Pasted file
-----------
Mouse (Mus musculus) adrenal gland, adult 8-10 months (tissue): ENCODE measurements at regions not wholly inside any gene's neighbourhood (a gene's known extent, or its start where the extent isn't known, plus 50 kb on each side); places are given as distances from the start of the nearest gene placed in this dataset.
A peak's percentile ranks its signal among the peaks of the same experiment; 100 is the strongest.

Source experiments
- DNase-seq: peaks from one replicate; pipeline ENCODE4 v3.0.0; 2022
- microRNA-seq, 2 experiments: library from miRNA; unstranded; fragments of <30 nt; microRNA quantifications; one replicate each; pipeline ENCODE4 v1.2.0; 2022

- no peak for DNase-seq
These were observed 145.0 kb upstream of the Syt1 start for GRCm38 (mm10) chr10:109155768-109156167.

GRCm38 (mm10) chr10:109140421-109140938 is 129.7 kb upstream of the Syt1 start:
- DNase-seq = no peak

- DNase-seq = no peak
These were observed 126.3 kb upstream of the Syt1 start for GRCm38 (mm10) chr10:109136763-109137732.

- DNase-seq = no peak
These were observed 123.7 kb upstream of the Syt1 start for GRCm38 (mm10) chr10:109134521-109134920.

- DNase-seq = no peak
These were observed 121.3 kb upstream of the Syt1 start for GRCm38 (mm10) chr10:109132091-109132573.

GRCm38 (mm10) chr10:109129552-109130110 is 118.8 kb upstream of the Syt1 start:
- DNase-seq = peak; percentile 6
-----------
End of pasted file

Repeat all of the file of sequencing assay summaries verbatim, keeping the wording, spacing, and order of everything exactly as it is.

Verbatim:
Mouse (Mus musculus) adrenal gland, adult 8-10 months (tissue): ENCODE measurements at regions not wholly inside any gene's neighbourhood (a gene's known extent, or its start where the extent isn't known, plus 50 kb on each side); places are given as distances from the start of the nearest gene placed in this dataset.
A peak's percentile ranks its signal among the peaks of the same experiment; 100 is the strongest.

Source experiments
- DNase-seq: peaks from one replicate; pipeline ENCODE4 v3.0.0; 2022
- microRNA-seq, 2 experiments: library from miRNA; unstranded; fragments of <30 nt; microRNA quantifications; one replicate each; pipeline ENCODE4 v1.2.0; 2022

- no peak for DNase-seq
These were observed 145.0 kb upstream of the Syt1 start for GRCm38 (mm10) chr10:109155768-109156167.

GRCm38 (mm10) chr10:109140421-109140938 is 129.7 kb upstream of the Syt1 start:
- DNase-seq = no peak

- DNase-seq = no peak
These were observed 126.3 kb upstream of the Syt1 start for GRCm38 (mm10) chr10:109136763-109137732.

- DNase-seq = no peak
These were observed 123.7 kb upstream of the Syt1 start for GRCm38 (mm10) chr10:109134521-109134920.

- DNase-seq = no peak
These were observed 121.3 kb upstream of the Syt1 start for GRCm38 (mm10) chr10:109132091-109132573.

GRCm38 (mm10) chr10:109129552-109130110 is 118.8 kb upstream of the Syt1 start:
- DNase-seq = peak; percentile 6